Alibaba and its executives may feel the sting of American jurisprudence as law firms line up for possible class action lawsuits in the United States against the Chinese e-commerce company.
At least five law firms so far have expressed intentions to commence class actions against Alibaba.
For example, a complaint from Robbins Geller Rudman & Dowd LLP charges Alibaba and certain of its officers and directors with violations of the Securities Exchange Act of 1934. The complaint alleges that during the class period, Defendants issued materially false and misleading statements regarding the soundness of company's business operations, the strength of its financial prospects and concealing substantial ongoing regulatory scrutiny.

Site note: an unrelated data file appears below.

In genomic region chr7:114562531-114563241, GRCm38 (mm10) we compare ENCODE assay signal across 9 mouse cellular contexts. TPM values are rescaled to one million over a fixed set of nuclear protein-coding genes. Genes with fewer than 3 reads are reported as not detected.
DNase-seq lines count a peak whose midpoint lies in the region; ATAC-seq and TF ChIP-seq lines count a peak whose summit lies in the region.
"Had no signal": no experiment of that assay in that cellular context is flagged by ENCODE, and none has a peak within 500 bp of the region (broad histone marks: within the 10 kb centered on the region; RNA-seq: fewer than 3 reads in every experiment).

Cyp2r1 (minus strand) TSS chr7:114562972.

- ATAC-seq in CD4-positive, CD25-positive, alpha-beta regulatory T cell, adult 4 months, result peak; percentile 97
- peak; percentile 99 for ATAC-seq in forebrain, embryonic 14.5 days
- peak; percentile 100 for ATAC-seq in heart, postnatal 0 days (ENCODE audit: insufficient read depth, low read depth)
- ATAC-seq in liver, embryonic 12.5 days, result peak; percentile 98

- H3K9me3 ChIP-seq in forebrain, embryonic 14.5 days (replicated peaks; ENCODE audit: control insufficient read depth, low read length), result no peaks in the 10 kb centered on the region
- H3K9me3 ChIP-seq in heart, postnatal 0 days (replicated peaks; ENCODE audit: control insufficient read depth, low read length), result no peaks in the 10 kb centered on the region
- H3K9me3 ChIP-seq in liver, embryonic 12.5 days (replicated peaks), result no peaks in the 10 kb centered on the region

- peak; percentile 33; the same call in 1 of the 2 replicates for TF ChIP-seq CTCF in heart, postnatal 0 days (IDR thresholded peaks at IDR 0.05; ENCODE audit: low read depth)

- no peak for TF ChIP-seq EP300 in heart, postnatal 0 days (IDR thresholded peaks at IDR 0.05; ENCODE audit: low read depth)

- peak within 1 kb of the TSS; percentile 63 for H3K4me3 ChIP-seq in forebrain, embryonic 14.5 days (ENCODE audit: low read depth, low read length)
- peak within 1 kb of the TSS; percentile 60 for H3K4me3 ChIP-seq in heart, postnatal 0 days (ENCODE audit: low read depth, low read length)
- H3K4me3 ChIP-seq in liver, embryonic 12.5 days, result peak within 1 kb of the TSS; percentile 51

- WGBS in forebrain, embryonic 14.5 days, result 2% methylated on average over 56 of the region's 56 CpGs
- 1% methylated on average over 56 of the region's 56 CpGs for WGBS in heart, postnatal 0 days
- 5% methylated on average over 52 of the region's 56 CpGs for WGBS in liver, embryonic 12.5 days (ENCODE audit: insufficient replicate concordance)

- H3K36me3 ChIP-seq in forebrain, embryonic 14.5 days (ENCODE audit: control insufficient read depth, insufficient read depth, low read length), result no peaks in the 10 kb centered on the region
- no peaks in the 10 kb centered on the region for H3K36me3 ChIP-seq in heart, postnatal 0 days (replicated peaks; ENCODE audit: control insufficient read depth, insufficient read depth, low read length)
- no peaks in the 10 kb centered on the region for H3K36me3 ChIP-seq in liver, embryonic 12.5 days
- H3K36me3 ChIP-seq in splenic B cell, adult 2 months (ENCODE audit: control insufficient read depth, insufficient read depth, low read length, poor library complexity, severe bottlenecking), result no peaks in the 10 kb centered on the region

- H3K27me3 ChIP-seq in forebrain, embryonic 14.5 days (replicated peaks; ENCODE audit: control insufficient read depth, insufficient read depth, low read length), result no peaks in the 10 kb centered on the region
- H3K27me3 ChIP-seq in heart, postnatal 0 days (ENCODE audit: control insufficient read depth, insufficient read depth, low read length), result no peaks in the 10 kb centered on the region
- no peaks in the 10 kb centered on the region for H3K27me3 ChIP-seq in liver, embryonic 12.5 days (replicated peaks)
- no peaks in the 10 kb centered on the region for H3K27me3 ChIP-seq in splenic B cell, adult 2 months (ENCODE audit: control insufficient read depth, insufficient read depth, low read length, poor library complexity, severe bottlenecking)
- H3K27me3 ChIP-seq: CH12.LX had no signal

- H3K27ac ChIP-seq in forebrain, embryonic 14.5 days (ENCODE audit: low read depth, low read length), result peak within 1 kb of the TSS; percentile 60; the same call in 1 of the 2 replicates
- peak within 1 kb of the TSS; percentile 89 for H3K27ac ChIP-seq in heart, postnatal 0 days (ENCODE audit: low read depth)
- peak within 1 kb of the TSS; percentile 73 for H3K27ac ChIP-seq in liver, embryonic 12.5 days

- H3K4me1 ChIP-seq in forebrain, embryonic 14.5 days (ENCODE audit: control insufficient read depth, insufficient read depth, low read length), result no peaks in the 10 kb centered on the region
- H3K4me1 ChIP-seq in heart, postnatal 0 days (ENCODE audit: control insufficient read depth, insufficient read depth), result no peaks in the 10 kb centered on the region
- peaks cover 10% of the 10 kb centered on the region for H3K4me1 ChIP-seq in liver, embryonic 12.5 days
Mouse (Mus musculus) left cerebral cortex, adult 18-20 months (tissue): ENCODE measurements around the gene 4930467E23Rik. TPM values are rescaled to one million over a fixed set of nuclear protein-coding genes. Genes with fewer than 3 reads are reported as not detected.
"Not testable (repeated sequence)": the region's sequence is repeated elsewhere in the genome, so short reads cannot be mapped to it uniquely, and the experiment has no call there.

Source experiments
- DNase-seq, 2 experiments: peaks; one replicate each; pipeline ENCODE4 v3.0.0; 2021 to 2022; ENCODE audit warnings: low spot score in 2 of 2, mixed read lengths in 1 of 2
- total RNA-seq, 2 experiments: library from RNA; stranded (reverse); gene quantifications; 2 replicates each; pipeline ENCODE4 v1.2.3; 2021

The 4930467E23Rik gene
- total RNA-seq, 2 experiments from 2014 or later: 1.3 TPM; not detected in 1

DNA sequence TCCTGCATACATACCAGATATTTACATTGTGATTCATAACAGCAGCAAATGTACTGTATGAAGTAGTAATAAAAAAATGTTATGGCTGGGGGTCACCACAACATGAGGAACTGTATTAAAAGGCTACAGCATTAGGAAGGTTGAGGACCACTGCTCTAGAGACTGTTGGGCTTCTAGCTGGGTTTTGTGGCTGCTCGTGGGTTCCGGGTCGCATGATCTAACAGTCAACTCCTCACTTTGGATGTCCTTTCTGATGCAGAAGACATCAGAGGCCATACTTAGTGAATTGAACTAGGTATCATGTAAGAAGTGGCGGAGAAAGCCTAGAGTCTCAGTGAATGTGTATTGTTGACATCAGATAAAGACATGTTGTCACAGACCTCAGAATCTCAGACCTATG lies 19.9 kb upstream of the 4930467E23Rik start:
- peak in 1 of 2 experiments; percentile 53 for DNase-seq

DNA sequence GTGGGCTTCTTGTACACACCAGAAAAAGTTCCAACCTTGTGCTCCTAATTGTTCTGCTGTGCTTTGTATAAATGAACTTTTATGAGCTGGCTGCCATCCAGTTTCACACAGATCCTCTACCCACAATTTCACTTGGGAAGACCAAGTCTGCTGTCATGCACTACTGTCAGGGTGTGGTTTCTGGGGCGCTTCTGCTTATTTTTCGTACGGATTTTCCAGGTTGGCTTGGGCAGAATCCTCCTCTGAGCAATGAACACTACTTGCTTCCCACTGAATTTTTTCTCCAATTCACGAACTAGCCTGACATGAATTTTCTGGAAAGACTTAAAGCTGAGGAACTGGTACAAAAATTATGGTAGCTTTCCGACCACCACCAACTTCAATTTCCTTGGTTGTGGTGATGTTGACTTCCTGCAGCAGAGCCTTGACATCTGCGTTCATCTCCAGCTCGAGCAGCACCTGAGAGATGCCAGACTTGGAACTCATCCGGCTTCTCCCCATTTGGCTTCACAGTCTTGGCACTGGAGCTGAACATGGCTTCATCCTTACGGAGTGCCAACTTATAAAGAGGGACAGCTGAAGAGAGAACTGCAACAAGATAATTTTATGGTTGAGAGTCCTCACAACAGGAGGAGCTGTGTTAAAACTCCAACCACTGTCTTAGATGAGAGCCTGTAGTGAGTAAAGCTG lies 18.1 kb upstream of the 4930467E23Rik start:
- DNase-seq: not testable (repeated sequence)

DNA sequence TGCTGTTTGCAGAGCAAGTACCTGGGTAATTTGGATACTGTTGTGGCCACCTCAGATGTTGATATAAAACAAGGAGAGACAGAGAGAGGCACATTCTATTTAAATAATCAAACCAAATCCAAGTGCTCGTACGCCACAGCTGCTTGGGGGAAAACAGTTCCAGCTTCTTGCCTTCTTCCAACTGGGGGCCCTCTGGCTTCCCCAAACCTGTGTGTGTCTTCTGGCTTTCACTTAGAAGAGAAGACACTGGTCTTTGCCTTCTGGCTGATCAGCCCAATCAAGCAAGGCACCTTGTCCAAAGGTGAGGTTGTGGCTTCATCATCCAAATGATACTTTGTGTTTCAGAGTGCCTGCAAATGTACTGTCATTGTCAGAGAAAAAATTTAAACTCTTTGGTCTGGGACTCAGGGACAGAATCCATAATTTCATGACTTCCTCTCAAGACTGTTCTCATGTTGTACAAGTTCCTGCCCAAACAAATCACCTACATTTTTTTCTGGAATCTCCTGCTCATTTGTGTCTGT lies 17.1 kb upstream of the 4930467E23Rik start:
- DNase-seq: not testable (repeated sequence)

Specifically, the complaint alleges that Alibaba failed to disclose that company executives had met with China's State Administration of Industry and Commerce in July 2014, just two months before Alibaba's initial public offering in the United States, and that regulators had then brought to Alibaba's attention a variety of highly dubious — and possibly illegal — business practices such as the selling of counterfeit goods.
In the IPO, Alibaba and certain "selling shareholders" sold more than 368 million ADSs at USD68 each. The complaint alleges that selling shareholders included two of Alibaba's co-founders, Jack Ma and Joseph Tsai, each of whom sold millions of shares. The complaint also alleges that Alibaba's ADSs continued trading at ever-increasing, artificially inflated prices.